Patchwork Resistance: Mindfulness in Action

Photo by Marv

I was literally spinning last week— an acute bout of vertigo. It happened, out of the blue, as I began my usual routine of stretches in bed. No sooner did my head hit the mattress when the walls began to spin. I sat up, too suddenly, setting off a rocket reeling spin and acute anxiety.

Like the fallout from Trump‘s presidency, this inflammation had been building. Mid-winter sinus pressure was not new. I hadn’t paid enough attention. The weight of my head was real and slowed me down. Twenty-four hour mindfulness (without exaggeration, even in bed, to avoid sudden motion) was necessary to hold off the spinning sensation.

I was grateful to move from bed to steam pot to my computer. I was grateful for Marvin’s presence to assure my safety.

I researched and began alternative anti-viral remedies. When I saw my doctor, she approved, and raised my blood pressure medication a tad. Thankfully, she is cautious and resonated with my self-diagnosis: “Trump anxiety.”

For weeks, I’d been sad. My clogged sinuses made sense. Not once had I cried.

Over breakfast, January 30th, I was served a plateful of gratitude . On the Boston Globe’s front page, the lead story —“A Stroke of the Pen, then 34 Tense Hours in Boston.” Journalists Ramos and Ryan told the story of a “patchwork resistance “in which two women, Susan Church and Heather Yountz, friends and lawyers, demonstrated how mindful attention and a willingness to step up can make a remarkable difference.

Both women are mothers: Saturday meant sports for Church and for Yountz, taking her son to an immigration rally on the Common. Given Trump’s order to limit immigration from seven Muslim-minority countries, “They knew they had to come up with a plan.” By mid-morning, the order was being enforced, and a citizen from one of the affected countries was put on a flight back to Europe.

These women worked together to carry their immigrant legal training forward. They acted—went to the airport and posted flyers in search of a person being detained. By 6:00 p.m., an Air France flight having just arrived,” they realized this might be their last chance to find someone.” In minutes, they overheard a woman, also waiting, speak of a case-by-case vetting procedure and recognized that these very people might be waiting for a loved one to be released.

They engaged a plaintiff, connected with ACLU lawyers, wrote the complaint, phoned a judge, coordinated a complaint suing President Trump, divvied up the pleadings, offered the case in court and waited. At 1:00 the  morning. of January 31st, four lawyers, three women and a man, won a temporary stay.

As I write this, I am grateful to feel less sad. Clear in head, I am steady on my feet and grateful that “patchwork resistance” in the hands of civic-minded citizens is making a difference. Case in point: though the seven-day Boston stay was not continued, later on the last day, a Seattle judge ruled to halt immigration across the entire country!




8 thoughts on “Patchwork Resistance: Mindfulness in Action

  1. Rosemary Booth

    I admire how the writer shifts perspective from her personal pain to the wider world’s turmoil and “vertigo,” and finds a reason to be grateful on that broader stage. I also like the photo–which seems to suggest that the act of balancing even a lightweight, small object (a book) requires stillness, and attention.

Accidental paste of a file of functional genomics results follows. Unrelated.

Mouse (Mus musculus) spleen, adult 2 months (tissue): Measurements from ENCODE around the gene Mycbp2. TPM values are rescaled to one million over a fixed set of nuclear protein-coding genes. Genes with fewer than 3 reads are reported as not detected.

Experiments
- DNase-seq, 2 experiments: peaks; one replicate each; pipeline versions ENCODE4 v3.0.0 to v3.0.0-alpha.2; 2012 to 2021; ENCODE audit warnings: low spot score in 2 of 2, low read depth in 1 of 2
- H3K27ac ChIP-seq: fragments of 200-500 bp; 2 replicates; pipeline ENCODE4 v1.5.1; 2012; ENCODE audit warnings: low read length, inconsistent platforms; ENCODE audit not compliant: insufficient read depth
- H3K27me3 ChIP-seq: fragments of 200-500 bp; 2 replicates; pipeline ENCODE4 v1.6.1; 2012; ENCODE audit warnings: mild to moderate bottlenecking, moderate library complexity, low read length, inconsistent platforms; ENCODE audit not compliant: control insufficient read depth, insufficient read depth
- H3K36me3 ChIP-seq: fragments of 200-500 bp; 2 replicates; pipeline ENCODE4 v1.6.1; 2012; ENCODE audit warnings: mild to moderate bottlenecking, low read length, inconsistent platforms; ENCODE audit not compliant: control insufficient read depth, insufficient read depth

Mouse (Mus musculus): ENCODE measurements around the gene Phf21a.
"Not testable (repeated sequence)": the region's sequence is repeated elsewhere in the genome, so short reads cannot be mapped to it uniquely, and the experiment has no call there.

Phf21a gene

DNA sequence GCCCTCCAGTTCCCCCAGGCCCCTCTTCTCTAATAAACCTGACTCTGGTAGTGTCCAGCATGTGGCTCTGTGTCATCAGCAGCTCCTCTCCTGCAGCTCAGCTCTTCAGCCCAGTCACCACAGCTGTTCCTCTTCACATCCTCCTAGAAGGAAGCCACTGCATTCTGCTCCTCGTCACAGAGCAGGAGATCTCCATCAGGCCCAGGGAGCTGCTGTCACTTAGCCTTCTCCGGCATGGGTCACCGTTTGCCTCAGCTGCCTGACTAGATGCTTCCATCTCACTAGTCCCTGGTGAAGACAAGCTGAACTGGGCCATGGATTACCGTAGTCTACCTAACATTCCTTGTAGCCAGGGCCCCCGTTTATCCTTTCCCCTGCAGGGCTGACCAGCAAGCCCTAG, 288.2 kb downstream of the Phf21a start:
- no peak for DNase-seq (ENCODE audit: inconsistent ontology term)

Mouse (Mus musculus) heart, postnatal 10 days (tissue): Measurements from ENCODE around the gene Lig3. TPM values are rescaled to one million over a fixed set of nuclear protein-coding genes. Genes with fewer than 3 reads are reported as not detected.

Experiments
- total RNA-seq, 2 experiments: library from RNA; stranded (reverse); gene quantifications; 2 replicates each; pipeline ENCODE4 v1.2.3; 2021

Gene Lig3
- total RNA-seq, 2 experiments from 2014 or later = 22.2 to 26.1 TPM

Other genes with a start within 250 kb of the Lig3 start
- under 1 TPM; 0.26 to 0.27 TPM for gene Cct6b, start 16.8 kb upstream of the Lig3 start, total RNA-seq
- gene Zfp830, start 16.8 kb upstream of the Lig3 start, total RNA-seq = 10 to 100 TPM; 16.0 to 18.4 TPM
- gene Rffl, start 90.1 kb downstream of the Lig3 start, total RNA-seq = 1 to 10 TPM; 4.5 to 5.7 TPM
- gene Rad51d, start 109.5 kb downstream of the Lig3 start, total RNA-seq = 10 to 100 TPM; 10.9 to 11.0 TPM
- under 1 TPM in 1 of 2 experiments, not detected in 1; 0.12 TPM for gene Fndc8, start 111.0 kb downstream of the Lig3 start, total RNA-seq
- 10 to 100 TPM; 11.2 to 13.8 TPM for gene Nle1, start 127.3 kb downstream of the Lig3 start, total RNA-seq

1. fayewriter Post author

      Rosemary, I so appreciate your careful reading and resonance to this piece and especially re: the picture. I followed my instinct to show my own deliberate effort. I’m grateful that you pinpointed what words could not describe.

    2. sheila kempler

      So nice to end on a positive note. The patriots manage to turn failures into success. Lets hope we continue to find ways to do the same in the white house, peacefully. Sheila

      1. fayewriter Post author

        Sheila, yes, what a terrific analogy. Last night’s Super Bowl win for the Patriot’s was truly inspirational— a common goal based on the events of the struggle of the past two years plus the current challenge, coalescing in the “do or die” push to the end zone….Yes, may we find ways to resist and make a difference. Hope the shelling is good. Take good care.

  2. Elizabeth Levinsky

    Both Phil and I have had horrible vertigo; it lasted quite a long time. Ours was caused by a crystal oe crystals that escaped from the tubes in our ear. Therapy helped us. I hope your lack of dizziness continues for ever!

    1. fayewriter Post author

      Thanks, Liza. Next time we talk, I’d like to hear more about your therapy. So far, I’m holding my own!

  3. Pat

    United we stand! I’m also grateful for the brave senators, McCain and Graham who are standing up for what they believe. Trying to increase my yoga practice which helps to stay grounded, less reactive and centered! Thank you Faye for staying the course.

    1. fayewriter Post author

      Unite and remain united, yes! I’m more and more aware of the implications of needing to stay grounded for the long haul. The discipline of a practice such as Yoga seems just right; I feel that way about Tai’Chi. We walk side by side, Pat!

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